Vic kept feeding the conveyor and Ernie brushed himself off. He never looked toward the loft – just looked toward Vic and said, “Well, Heavenly days.” There wasn’t an ounce of anger or frustration. Just “Heavenly days.”

I suppose that’s what everyone’s supposed to say when they get showered with hay on the most blistering hot day of the summer.

SEND ME YOUR Southern vernacular, idioms, figures of speech, etc. I’ll use them in my story.

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Filed under "Dixieland", Family, Inspiration, MIP: Memoir-in-progress, National Novel Writing Month 2012, Old Time Religion, WIPs

NaNoWriMo Day #5: Taking in strays …

Here’s another excerpt from “Dixieland,” my National Novel Writing Month project that has reached 14,676 words. Tonight I wrote a scene that is, so far, the most difficult scene I’ve ever written. Unfortunately, that’s both a confession and a tease, because I can’t reveal that scene until the novel is finished.

I followed that challenging effort with something more light-hearted, and I have to admit that I’m having a blast making light of Sondra Ramsey’s pretentiousness. Sondra is Edna Mae Ferguson’s mother, and after Edna Mae’s hubby, Alvie, goes off to war, Edna Mae begins taking in strays. Her mother is present when the menagerie of cats and children begins.

In this excerpt, three of the children living in sharecropper shacks on the Ferguson Homestead have shown up at Edna Mae’s front door with a momma cat and two kittens. I realize I’ve referred to her mother as Sondra Ramsey AND Mrs. Ramsey. These inconsistencies will live at least until Dec. 1. (Inner editor, bound and gagged with duct tape, is going mad). Keep in mind: it’s an unedited work-in-progress. Comments, critiques, questions are not only welcomed but encouraged.

Dixieland, from Chapter 3 …

The raggedy little children kept their heads down but their eyes raised toward Mrs. Ramsey, who had called on her daughter in a in a tightly-wrapped, floor-length white dress. She wore a cream-colored hat – sort of resembled a nurse’s cap – on her head and two-inch high heels on her feet.

“I’m sure you were expecting guests, Edna Mae, because, I declare, it would be positively rude –indeed – to just show up uninvited.” She crossed her arms and looked down at the children. The momma cat was trying to get free. “Positively rude.” Mrs. Ramsey raised her eyebrows with the last “rude.”

Gertie Leeper, the middle child, finally spoke, never taking her eyes off Mrs. Ramsey.

“Miss Ellie, who is this lady?”

Edna Mae grinned to herself.

“I’m going to look at these poor felines,” she injected, completely dismissing her mother’s lesson in Southern etiquette and disarming her unapproving gaze.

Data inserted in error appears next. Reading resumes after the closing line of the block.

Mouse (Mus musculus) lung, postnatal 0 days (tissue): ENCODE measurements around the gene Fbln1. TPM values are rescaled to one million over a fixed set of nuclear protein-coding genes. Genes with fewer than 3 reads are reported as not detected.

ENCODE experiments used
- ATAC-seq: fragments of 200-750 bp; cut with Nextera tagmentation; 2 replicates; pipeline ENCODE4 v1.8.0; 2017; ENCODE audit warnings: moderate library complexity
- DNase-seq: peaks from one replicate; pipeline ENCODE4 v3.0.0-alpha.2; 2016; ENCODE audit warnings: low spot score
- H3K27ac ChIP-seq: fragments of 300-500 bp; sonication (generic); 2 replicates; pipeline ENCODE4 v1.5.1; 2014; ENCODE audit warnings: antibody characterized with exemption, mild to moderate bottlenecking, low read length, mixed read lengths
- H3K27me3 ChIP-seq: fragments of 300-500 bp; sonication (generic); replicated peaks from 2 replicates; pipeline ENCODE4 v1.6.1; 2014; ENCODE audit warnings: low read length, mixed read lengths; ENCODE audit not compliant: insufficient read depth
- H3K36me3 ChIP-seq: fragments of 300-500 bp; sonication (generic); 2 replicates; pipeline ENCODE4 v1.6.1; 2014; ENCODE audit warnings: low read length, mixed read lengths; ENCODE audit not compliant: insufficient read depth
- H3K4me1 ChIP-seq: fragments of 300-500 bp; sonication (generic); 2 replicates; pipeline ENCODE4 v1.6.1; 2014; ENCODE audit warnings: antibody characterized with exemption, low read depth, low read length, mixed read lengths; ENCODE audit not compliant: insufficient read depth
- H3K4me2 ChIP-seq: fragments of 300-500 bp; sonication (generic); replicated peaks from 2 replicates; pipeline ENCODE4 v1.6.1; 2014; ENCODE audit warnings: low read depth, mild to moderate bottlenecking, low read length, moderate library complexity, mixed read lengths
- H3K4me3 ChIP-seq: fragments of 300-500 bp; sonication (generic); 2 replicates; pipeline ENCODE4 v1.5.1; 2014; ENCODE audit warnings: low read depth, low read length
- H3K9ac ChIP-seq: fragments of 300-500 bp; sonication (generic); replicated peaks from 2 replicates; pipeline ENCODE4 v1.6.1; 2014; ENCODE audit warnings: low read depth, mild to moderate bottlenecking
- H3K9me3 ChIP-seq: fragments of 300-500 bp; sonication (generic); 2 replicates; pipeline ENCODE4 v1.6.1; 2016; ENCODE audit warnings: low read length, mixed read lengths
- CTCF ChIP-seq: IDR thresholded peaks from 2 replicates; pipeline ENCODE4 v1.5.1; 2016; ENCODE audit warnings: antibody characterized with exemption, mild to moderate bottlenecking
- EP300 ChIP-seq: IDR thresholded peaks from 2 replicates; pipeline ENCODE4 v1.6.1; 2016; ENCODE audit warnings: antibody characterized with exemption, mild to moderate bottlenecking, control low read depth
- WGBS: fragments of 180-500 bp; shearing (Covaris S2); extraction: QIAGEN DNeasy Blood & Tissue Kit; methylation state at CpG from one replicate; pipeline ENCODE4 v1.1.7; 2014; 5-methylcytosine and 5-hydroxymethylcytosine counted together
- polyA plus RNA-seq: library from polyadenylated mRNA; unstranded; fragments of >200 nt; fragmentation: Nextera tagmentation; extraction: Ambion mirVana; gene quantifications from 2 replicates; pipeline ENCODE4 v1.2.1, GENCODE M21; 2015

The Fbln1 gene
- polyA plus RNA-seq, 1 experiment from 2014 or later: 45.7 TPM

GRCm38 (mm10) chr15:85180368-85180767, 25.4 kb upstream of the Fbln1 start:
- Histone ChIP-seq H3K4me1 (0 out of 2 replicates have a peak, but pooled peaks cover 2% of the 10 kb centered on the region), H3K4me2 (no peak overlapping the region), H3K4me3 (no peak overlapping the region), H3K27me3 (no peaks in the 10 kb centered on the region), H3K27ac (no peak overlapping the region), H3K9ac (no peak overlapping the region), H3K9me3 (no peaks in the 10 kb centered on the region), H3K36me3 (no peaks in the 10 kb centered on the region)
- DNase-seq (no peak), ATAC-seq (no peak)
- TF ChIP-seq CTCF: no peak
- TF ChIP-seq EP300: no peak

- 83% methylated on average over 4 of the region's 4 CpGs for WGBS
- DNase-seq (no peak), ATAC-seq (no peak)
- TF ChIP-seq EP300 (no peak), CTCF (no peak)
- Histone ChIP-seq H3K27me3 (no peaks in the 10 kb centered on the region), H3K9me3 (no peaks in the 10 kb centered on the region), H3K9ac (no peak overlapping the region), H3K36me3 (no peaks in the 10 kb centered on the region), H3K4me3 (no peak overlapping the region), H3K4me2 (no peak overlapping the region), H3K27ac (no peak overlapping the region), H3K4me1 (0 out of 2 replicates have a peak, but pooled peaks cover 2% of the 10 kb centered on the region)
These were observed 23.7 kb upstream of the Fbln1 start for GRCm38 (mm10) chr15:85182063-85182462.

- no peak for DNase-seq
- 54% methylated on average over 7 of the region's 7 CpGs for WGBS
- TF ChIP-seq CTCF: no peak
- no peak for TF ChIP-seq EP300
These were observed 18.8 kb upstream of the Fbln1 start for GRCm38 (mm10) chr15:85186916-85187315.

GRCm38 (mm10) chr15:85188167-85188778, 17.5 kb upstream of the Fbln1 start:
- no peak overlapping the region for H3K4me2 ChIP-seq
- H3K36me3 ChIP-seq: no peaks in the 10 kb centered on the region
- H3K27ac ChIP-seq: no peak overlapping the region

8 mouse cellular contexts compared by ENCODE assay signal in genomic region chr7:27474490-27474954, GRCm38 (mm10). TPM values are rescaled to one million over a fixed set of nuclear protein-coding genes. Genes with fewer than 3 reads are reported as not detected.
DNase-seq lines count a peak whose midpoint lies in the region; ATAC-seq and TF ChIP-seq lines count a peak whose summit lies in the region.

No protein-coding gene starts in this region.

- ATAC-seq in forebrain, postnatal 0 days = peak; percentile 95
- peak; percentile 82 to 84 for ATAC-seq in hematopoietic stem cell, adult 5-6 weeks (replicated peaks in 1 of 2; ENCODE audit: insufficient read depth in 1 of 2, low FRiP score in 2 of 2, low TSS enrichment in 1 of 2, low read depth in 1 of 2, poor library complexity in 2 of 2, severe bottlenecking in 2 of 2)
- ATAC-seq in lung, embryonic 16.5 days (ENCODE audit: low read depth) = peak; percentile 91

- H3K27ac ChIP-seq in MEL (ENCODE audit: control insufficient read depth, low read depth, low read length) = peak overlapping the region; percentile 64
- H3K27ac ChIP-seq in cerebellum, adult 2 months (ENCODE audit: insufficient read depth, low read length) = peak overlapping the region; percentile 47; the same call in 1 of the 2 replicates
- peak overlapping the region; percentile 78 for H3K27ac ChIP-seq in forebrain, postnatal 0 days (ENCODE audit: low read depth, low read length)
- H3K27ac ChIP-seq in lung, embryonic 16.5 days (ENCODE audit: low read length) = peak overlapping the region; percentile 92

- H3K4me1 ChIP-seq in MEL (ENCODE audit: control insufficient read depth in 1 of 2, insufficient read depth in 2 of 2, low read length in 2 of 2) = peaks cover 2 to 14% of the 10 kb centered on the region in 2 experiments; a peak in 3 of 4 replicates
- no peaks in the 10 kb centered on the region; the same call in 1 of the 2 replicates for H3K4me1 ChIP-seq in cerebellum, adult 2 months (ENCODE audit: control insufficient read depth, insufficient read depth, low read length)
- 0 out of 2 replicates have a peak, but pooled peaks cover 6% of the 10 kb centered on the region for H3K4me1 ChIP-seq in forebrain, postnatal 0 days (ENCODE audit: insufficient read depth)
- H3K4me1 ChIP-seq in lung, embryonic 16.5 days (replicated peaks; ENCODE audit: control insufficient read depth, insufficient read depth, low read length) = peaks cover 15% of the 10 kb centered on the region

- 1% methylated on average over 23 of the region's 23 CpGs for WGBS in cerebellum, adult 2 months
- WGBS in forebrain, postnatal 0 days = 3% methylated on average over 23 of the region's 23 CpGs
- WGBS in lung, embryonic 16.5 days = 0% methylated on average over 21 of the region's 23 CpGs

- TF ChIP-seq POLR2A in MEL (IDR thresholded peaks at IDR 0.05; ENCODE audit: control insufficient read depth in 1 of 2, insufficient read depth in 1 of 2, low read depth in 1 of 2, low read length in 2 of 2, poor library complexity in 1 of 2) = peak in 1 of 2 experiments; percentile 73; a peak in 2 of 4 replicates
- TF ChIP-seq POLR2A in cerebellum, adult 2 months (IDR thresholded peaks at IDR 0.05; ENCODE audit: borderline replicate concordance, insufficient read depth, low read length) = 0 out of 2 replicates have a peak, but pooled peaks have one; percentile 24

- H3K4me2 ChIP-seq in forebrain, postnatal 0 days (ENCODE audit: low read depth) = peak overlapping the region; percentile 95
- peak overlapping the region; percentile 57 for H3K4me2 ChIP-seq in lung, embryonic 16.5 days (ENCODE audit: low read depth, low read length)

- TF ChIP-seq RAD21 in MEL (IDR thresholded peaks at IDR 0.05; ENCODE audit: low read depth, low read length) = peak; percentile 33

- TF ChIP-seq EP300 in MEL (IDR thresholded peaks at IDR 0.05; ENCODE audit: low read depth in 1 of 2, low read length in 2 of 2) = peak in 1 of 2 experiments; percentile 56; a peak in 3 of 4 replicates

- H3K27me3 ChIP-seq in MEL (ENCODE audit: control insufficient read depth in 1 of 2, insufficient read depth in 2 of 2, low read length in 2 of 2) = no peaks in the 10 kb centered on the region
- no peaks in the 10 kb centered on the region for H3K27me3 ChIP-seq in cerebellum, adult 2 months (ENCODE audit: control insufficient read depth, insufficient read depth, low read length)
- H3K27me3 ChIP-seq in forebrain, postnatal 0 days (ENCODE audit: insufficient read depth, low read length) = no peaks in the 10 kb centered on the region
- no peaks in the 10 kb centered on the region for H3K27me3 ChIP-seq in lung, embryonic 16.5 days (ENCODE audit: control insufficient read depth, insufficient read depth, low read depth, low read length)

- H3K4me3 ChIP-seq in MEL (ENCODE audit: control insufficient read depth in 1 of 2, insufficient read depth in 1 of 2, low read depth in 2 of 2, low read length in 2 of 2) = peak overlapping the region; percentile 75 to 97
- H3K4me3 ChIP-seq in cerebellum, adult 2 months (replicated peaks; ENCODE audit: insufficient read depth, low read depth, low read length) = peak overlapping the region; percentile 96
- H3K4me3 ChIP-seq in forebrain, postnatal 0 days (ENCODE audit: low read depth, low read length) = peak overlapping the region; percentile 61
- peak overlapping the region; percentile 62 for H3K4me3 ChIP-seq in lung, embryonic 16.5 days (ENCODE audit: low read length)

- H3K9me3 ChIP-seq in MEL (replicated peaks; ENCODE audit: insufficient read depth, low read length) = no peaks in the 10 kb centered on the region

“But, dear, you must give a reply to the invitation.” Mrs. Ramsey sidestepped the Leeper children and handed Edna Mae a press-printed, personally signed invitation to the Natchez Garden Club’s spring pilgrimage tour planning social. In addition to the where, when and what time neatly arranged on a pink-tinted card, it also bore the signature: “Dear Edna Mae, please come. Respectfully, Sondra (Mrs. G.E.) Ferguson.”

The momma cat jumped from the oldest child’s arms and dashed up the stairs.

“What impudence, Edna Mae. Really!”

Edna Mae just shook her head. “Really, mother? You couldn’t have just signed it, ‘Mom?’”

“Well it’s quite the social event, and requires …” Mrs. Ramsey sidestepped again to avoid stepping on a kitten. “It requires a formal request and a formal response.”

Edna Mae patted the youngest child’s head and thumbed the invitation. She gently directed the oldest child to go retrieve the momma cat.

“Well, they’ll just meddle in your bedroom, I just know it …” Mrs. Ramsey’s indignation grew. Edna Mae whispered to Gertie, “Go and help your sister find the momma cat,” again dismissing her mother’s haughty words.

“Mother, could you be a dear and help me make some lemonade for these children?” Edna Mae reached down and scooped up one of the scrawny kittens. She held its nose to her nose then handed it to the youngest Leeper lad.

Sondra Ramsey stomped her foot, barely making a “clink” with a high heel on the hardwood floor.

“Do you not detect the slightest bit of boorish, disrespectful incivility?” She stomped the other foot. “All this carrying on.” Edna Mae headed toward the kitchen.

“Come on, mother, let’s squeeze some lemons.”

“Well, I declare!” Mrs. Ramsey was shouting. “I don’t know how to tell your father how you’ve let this get so out of hand. Wild animals in the house – IN the house! – and colored children coming and going …”

In a flash, Edna Mae turned and was nose to nose with her mother.

“They are children, mother. Children.” She wanted so badly to put a finger in her mother’s face, in the same way she’d been raised. Edna Mae stepped back and Sondra Ramsey began to speak.

“Ah!” Edna Mae raised one hand, just above waist-level. “You, mother, are the only one who has crossed a line here today.”

Incidentally, I realize I’ve now made reference to “sidestepping” at least a half-dozen times. I take that as a sign that I’m not subconsciously making sure that my theme of racial tension is included in the fabric of the story. (The white folks in “Dixieland” sure do a lot of sidestepping.)